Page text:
Snap presidential election prompts Greek stock dive

 
Kate McCann
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Political instability in Greece has caused shares to slide amid fears of its Eurozone exit
Political instability in Greece has prompted the biggest one-day stock market fall in the country since the 1980s, amid fears that radical left-wing party Syriza could swoop into political office and lead the country out of the Eurozone.

Prime Minister Antonis Samaras has announced that a presidential election will be brought forward by two months, triggering panic in the markets which fell by over 12 per cent. The decision follows an agreement to extend the Greek bailout programme by two months. Syriza, the left-wing opposition party, does not support the bailout.

Samaras now faces an uncertain battle to ensure his candidate wins political backing. If he fails, a snap election could be triggered which could deliver the left-wing Syriza party to power instead.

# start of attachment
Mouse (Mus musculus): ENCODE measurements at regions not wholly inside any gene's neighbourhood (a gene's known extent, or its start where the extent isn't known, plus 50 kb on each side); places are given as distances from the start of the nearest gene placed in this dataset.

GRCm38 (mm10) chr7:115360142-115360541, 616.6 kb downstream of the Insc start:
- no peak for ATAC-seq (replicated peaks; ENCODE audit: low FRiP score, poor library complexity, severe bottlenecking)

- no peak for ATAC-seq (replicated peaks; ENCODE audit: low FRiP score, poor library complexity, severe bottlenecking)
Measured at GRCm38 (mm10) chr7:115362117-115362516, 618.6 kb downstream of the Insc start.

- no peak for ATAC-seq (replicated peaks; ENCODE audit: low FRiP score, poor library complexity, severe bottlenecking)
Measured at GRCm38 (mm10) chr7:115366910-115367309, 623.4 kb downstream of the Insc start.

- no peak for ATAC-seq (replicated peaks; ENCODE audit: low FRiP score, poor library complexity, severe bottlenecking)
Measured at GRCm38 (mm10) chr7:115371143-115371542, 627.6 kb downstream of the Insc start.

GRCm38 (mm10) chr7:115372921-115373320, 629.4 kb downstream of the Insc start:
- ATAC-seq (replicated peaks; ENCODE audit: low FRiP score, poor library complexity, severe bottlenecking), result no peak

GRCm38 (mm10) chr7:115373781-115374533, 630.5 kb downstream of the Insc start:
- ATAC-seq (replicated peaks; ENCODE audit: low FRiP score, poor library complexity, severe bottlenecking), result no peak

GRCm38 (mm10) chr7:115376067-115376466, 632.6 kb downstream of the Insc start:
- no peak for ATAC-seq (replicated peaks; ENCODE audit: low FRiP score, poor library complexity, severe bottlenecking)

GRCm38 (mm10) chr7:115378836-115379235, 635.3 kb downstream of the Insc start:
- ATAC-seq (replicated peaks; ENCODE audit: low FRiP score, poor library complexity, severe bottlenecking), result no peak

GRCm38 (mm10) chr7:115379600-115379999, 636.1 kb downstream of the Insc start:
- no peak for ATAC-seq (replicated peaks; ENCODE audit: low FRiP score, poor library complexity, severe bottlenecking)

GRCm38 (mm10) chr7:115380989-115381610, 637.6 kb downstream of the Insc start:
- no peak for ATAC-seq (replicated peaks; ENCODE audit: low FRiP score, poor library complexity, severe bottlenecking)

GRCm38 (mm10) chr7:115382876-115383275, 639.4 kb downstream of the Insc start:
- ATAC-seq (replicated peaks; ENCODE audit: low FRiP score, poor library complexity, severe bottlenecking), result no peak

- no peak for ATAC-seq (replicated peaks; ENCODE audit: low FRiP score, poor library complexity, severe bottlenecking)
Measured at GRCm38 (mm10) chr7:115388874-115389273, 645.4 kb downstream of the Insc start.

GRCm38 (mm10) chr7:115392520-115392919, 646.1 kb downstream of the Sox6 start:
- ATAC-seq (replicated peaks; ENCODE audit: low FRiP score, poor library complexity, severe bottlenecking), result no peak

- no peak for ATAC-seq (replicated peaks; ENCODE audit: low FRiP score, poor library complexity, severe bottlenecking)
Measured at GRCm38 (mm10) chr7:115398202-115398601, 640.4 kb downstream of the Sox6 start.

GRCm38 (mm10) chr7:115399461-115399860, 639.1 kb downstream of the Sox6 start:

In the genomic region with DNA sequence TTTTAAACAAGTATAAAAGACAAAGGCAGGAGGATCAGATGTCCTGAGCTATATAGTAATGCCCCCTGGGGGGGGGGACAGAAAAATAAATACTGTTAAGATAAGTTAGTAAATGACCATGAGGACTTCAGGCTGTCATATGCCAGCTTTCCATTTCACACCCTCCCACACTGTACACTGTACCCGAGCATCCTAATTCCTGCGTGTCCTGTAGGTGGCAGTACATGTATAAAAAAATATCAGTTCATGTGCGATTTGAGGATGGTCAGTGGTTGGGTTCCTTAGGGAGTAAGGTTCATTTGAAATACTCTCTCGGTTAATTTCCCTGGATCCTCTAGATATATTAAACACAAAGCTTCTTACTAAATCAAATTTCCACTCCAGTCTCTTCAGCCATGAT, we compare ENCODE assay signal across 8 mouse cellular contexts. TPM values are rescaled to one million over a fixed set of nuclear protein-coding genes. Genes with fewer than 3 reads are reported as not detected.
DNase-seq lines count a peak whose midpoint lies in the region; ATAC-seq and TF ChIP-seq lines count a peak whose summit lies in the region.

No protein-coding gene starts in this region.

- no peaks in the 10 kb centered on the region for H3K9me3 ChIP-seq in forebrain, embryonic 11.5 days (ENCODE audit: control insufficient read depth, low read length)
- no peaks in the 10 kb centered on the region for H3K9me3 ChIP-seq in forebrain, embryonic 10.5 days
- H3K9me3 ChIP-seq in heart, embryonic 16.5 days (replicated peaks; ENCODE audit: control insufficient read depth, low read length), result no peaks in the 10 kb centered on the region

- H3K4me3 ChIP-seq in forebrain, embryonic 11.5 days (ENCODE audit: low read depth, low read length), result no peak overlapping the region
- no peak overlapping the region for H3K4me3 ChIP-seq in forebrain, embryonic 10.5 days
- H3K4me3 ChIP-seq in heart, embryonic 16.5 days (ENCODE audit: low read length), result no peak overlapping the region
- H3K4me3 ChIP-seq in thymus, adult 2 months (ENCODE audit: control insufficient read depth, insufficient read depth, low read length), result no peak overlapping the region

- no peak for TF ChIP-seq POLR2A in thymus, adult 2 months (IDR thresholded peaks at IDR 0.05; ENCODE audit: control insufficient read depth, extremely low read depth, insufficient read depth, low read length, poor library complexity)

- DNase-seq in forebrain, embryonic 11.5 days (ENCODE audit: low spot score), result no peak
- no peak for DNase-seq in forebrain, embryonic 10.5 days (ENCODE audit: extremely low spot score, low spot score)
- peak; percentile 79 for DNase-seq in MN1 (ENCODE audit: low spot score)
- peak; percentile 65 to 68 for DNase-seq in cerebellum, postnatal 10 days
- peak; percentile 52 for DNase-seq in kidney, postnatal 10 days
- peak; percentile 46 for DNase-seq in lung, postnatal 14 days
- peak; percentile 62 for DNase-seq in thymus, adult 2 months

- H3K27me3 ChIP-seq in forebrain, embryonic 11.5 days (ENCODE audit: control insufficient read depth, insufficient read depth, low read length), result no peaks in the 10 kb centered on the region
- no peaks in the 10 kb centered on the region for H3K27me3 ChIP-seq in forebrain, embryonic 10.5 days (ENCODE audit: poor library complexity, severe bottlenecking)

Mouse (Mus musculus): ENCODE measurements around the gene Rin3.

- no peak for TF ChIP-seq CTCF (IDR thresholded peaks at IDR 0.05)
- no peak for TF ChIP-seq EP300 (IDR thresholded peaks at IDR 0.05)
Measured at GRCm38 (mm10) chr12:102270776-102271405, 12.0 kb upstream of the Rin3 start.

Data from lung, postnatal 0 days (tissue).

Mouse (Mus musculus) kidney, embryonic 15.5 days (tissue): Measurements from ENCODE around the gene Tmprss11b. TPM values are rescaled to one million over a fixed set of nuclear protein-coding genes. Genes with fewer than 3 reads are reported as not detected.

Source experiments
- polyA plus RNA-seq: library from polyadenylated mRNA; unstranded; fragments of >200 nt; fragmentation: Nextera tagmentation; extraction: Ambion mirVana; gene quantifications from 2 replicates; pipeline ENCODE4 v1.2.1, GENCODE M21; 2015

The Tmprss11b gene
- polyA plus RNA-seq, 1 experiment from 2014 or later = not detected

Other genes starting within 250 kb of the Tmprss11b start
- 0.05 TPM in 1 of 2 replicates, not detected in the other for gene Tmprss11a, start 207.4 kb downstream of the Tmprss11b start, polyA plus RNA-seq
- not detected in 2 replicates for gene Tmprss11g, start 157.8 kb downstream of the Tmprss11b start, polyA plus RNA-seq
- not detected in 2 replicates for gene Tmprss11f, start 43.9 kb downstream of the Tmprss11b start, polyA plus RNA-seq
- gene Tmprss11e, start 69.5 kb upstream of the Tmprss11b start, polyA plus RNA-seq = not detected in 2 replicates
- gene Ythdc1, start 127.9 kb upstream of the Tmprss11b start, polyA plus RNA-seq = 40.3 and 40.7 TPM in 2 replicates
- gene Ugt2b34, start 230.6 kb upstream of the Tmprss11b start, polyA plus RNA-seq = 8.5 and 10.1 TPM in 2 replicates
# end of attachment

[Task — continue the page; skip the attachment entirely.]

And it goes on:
Syriza wants Greece to leave the Eurozone following six years of recession and financial insecurity. The party is currently ahead in political polls.

Former European Commissioner Stavros Dimas has been named as the government candidate, but he will need 200 votes of the 300-strong parliament in order to win, a tall order when politicians remain fiercely divided over the bailout package Greece has received from the Int­er­national Monetary Fund and Eur­ope.

The Athens stock exchange fell by over 12 per cent yesterday, with Attica Bank shares falling by over 26 per cent on the news.

The National Bank of Greece also fell by 13 per cent.

In a note issued yesterday, Barclays analysts predicted “market jitters” if Syriza won a snap election. “Given how consistently strong Syriza has been polling in recent months, it is likely that the party, led by Alexis Tsipras, would come to power if snap elections are called in early 2015, even it is not clear that Syriza would receive the sufficient support to be able to form a government on its own,” Francois Cabau and Antonio Garcia Pascual wrote.

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